Fact check: Trump falsely claims that Biden, who has engaged in the debates, is trying to get out of the debate

“Now, he’s already saying he can’t debate for Covid. Do you believe it? ‘I can’t debate for Covid.’ That was it: I heard a little hint two days ago. I said, ‘Look at this,'” Trump said. during a Fox News City Hall event in Wisconsin with host Sean Hannity.

Done first: Trump’s claim is completely unfounded. Biden has officially pledged to participate in all three scheduled presidential debates, and Biden has repeatedly said he is eager to debate with Trump, even if the pandemic forces them to hold the event online rather than in person.

Trump, by contrast, has not officially committed to the scheduled debates. Instead, his campaign has been looking for changes to the debate schedule and, according to the New York Times, he wants an unusual role in selecting moderators.
Biden’s campaign said in a letter Monday to the Presidential Debates Commission that Biden will participate in the debates scheduled for September 29, October 15 and October 22.

“Our position is direct and clear: Joe Biden will accept the debates of the Commission, on the dates of the Commission, under the format established by the Commission and the independent election of the moderators of the Commission,” wrote Biden’s campaign manager. Jen O’Malley Dillon. “Donald Trump and Mike Pence should do the same. That is what all the candidates for president and vice president have done in modern times, both Democrats and Republicans.”

O’Malley Dillon specifically asked the commission to confirm that it has plans for alternative arrangements in the event that “COVID control measures threaten to affect the conduct of debates as planned.”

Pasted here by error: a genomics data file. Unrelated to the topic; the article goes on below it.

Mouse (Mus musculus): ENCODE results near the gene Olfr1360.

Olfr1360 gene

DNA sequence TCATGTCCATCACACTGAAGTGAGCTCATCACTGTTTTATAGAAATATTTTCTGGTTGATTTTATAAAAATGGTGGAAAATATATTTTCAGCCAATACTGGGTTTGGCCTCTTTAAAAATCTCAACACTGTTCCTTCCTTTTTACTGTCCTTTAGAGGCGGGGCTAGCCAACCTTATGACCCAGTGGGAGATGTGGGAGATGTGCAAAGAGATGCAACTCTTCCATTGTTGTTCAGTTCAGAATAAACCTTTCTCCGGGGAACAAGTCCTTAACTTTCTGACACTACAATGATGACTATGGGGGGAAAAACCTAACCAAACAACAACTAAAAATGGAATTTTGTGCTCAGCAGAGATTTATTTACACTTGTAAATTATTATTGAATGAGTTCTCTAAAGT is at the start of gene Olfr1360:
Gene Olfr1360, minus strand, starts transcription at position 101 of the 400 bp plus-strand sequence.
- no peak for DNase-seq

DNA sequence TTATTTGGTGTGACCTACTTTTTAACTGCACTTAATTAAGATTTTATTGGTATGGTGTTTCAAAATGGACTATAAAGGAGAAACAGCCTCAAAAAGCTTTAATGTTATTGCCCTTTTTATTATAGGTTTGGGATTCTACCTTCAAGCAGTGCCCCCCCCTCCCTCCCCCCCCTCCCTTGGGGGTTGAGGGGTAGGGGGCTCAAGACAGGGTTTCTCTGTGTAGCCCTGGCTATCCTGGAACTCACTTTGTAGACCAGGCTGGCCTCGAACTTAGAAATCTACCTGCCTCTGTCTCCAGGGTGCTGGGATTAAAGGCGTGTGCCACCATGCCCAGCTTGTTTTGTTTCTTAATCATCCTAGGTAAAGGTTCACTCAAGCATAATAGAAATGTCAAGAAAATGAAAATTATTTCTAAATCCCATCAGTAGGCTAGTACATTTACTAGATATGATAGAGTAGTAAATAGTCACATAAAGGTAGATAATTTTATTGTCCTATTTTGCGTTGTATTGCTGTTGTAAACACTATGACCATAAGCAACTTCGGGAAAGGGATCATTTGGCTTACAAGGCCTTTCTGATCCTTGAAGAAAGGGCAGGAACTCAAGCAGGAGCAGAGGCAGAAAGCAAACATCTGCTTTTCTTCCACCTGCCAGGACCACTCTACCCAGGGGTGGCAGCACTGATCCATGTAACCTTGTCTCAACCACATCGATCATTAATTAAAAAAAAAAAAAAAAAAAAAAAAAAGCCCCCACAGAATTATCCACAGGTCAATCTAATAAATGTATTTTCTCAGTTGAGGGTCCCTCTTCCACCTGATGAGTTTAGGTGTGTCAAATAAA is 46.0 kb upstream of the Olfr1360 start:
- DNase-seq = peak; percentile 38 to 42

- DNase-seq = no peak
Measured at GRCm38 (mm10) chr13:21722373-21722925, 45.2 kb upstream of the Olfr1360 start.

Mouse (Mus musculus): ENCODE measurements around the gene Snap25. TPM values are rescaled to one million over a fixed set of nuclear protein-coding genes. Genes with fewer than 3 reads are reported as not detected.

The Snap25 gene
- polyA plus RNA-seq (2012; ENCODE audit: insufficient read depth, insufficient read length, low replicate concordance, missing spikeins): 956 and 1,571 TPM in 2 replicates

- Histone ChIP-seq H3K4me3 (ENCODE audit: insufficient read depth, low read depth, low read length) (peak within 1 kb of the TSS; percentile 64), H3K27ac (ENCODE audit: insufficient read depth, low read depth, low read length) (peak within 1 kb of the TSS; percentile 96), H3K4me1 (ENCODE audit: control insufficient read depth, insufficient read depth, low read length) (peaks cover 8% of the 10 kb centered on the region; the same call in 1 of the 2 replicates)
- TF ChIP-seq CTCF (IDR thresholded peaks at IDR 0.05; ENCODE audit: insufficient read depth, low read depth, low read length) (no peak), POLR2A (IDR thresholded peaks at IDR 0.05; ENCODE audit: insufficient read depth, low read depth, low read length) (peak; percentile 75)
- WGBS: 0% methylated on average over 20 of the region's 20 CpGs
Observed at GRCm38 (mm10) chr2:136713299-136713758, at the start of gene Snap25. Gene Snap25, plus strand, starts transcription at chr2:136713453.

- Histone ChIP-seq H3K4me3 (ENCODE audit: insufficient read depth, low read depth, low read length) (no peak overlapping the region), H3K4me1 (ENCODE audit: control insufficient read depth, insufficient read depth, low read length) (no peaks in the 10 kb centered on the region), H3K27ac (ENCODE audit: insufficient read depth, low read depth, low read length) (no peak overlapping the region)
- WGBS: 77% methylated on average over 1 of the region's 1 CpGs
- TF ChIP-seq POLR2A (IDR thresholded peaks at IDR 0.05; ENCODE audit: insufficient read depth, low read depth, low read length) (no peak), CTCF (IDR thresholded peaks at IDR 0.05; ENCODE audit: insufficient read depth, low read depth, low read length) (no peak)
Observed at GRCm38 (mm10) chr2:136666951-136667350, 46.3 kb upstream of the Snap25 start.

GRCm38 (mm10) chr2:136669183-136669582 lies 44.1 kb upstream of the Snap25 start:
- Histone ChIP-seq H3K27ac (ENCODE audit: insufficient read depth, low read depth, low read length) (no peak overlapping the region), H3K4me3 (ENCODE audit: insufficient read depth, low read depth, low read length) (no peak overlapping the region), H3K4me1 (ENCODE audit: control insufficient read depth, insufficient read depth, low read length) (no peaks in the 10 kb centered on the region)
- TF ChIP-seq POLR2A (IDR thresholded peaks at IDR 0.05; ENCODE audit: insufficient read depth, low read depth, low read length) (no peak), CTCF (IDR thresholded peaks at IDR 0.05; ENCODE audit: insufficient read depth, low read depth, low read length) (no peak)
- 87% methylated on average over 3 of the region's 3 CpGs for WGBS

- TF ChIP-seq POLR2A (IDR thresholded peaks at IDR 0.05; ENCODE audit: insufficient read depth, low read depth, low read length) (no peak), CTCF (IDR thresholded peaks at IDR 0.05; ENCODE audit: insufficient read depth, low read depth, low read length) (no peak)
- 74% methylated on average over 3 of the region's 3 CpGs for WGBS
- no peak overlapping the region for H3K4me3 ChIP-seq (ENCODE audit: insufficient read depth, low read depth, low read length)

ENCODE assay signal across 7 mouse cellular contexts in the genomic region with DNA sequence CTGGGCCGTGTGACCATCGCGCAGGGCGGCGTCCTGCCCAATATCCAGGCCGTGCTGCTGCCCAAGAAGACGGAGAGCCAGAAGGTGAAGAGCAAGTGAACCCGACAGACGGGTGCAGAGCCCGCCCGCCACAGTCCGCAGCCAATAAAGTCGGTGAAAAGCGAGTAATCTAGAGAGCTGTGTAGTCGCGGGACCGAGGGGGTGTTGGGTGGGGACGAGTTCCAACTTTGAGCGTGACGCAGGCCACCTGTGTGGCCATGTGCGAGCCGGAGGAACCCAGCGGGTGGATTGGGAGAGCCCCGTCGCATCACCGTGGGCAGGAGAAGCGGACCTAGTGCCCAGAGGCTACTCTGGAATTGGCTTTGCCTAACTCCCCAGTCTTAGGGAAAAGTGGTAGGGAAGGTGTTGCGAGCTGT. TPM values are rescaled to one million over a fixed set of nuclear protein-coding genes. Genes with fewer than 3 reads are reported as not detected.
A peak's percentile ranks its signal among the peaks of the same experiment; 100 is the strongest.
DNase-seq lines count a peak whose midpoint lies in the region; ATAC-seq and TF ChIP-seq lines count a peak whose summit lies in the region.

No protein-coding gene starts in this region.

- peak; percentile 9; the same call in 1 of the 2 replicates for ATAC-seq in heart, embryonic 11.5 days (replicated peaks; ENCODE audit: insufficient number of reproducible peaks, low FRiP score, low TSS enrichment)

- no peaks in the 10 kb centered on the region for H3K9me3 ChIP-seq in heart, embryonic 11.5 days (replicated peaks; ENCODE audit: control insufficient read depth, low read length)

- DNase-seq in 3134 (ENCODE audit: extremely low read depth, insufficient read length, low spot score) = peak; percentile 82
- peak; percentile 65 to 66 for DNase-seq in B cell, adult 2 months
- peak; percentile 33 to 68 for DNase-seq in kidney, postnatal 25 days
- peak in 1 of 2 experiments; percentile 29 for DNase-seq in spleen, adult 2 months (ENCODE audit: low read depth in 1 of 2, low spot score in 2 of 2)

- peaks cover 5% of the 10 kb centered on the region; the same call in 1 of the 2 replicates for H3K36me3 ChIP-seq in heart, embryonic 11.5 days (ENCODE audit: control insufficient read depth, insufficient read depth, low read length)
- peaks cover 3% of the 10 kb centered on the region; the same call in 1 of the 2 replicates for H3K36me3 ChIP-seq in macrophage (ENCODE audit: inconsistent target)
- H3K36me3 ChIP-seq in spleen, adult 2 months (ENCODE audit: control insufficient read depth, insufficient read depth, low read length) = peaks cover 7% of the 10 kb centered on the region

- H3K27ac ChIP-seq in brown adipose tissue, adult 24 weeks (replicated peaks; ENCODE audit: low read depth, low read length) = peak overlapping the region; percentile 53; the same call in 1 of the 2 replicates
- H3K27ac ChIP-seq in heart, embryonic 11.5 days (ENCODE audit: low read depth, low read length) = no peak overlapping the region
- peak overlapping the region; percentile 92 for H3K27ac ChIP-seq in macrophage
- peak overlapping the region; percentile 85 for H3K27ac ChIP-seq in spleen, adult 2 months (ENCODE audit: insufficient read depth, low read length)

“There is no reason why Vice President Biden and President Trump cannot meet for debates with appropriate security measures and social distancing (established by public health authorities) on the three dates that CPD has identified. Nothing should impede holding debates between Joe Biden and Donald Trump on these dates, again, we don’t want to give President Trump any excuse not to debate, “O’Malley Dillon wrote.

There were news of debate related to the coronavirus two days before Trump’s comments on Thursday, but it had nothing to do with Biden’s stance. The commission announced Tuesday that on October 15 it would move to Miami from Ann Arbor, Michigan; the University of Michigan said the challenges of the pandemic made its housing plans infeasible.
Biden himself has said in multiple appearances and interviews that he is eager to debate Trump, even if the pandemic makes an in-person debate impossible.

“I can hardly wait to debate Donald Trump. Are you kidding me?” Biden said at a fundraiser in April, according to a group report. He added, “Look, I’m ready to discuss it. Zoom or Skype or Slack or Hangouts or in person, anytime, anywhere you want.”

Biden said in late March that he thought there was no need for additional Democratic primary debates against Senator Bernie Sanders, over whom he had overwhelming delegated leadership. (Sanders retired two weeks later.) Biden said, explaining his position at the time, that he was concentrating on the pandemic crisis.
But, contrary to Trump’s hints and claims in April, May, and now June, Biden has never suggested that he wants to avoid general election debates with Trump.

Trump’s position on the debates

The Trump campaign has refused to immediately accept the three debates scheduled by the commission. Instead, he has sought changes to the debate schedule.

“We want fair debates. We want them sooner and we want a longer schedule. We also don’t want them to face football games competing for viewers,” campaign manager Brad Parscale said in a statement released last week by New York. Times. (There is an NFL game on Thursday night scheduled for each of October 15-22.)

The Times reported that the Trump campaign wants four debates instead of the planned three, and that Trump’s lawyer, Rudy Giuliani, proposed to the commission that both campaigns have a role in choosing moderators.

The commission announced in Tuesday’s statement that the moderators will be chosen, as usual, by the commission.

Trump declined Thursday to make his own public effort for more debates, explaining to Hannity that he didn’t want to declare that he wanted more than three because people would say, “Oh, he feels like he’s losing.”

“What I want to do is do all three and I’ll do whatever they want. I don’t care,” Trump said.